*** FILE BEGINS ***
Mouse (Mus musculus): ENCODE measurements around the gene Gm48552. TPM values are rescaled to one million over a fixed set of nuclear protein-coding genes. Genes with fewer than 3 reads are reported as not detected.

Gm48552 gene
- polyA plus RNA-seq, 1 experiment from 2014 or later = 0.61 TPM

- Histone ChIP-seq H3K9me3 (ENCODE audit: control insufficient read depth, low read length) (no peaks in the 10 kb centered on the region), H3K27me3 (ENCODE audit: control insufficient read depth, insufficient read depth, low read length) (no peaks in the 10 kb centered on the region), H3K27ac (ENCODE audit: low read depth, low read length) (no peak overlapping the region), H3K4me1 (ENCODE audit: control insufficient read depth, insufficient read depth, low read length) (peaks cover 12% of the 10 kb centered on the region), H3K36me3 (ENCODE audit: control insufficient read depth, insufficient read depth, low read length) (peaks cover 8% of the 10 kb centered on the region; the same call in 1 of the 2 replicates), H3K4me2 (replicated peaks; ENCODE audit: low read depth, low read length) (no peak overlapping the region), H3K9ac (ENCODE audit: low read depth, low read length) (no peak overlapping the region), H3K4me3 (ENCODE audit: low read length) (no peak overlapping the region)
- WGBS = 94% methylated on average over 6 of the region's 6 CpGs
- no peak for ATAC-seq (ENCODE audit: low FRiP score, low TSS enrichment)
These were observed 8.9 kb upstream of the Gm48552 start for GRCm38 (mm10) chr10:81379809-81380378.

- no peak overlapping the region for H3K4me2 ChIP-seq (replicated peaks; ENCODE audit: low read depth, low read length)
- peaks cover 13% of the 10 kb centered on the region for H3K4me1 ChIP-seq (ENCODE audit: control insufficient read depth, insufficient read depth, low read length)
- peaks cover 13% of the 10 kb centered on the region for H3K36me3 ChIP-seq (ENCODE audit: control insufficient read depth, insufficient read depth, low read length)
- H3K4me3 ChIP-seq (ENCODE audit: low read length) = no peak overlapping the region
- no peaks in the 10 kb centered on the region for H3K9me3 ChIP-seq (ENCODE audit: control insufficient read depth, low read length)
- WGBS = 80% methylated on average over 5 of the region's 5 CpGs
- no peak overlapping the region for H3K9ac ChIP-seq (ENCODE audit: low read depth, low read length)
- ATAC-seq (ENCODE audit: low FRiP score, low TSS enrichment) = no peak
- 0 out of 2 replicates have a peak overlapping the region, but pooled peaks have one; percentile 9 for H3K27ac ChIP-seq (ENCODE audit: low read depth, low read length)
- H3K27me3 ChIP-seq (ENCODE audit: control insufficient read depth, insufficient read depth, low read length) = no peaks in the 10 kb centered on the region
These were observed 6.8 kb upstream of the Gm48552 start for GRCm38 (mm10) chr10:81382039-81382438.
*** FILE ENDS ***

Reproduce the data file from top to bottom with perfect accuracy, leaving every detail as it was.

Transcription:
Mouse (Mus musculus): ENCODE measurements around the gene Gm48552. TPM values are rescaled to one million over a fixed set of nuclear protein-coding genes. Genes with fewer than 3 reads are reported as not detected.

Gm48552 gene
- polyA plus RNA-seq, 1 experiment from 2014 or later = 0.61 TPM

- Histone ChIP-seq H3K9me3 (ENCODE audit: control insufficient read depth, low read length) (no peaks in the 10 kb centered on the region), H3K27me3 (ENCODE audit: control insufficient read depth, insufficient read depth, low read length) (no peaks in the 10 kb centered on the region), H3K27ac (ENCODE audit: low read depth, low read length) (no peak overlapping the region), H3K4me1 (ENCODE audit: control insufficient read depth, insufficient read depth, low read length) (peaks cover 12% of the 10 kb centered on the region), H3K36me3 (ENCODE audit: control insufficient read depth, insufficient read depth, low read length) (peaks cover 8% of the 10 kb centered on the region; the same call in 1 of the 2 replicates), H3K4me2 (replicated peaks; ENCODE audit: low read depth, low read length) (no peak overlapping the region), H3K9ac (ENCODE audit: low read depth, low read length) (no peak overlapping the region), H3K4me3 (ENCODE audit: low read length) (no peak overlapping the region)
- WGBS = 94% methylated on average over 6 of the region's 6 CpGs
- no peak for ATAC-seq (ENCODE audit: low FRiP score, low TSS enrichment)
These were observed 8.9 kb upstream of the Gm48552 start for GRCm38 (mm10) chr10:81379809-81380378.

- no peak overlapping the region for H3K4me2 ChIP-seq (replicated peaks; ENCODE audit: low read depth, low read length)
- peaks cover 13% of the 10 kb centered on the region for H3K4me1 ChIP-seq (ENCODE audit: control insufficient read depth, insufficient read depth, low read length)
- peaks cover 13% of the 10 kb centered on the region for H3K36me3 ChIP-seq (ENCODE audit: control insufficient read depth, insufficient read depth, low read length)
- H3K4me3 ChIP-seq (ENCODE audit: low read length) = no peak overlapping the region
- no peaks in the 10 kb centered on the region for H3K9me3 ChIP-seq (ENCODE audit: control insufficient read depth, low read length)
- WGBS = 80% methylated on average over 5 of the region's 5 CpGs
- no peak overlapping the region for H3K9ac ChIP-seq (ENCODE audit: low read depth, low read length)
- ATAC-seq (ENCODE audit: low FRiP score, low TSS enrichment) = no peak
- 0 out of 2 replicates have a peak overlapping the region, but pooled peaks have one; percentile 9 for H3K27ac ChIP-seq (ENCODE audit: low read depth, low read length)
- H3K27me3 ChIP-seq (ENCODE audit: control insufficient read depth, insufficient read depth, low read length) = no peaks in the 10 kb centered on the region
These were observed 6.8 kb upstream of the Gm48552 start for GRCm38 (mm10) chr10:81382039-81382438.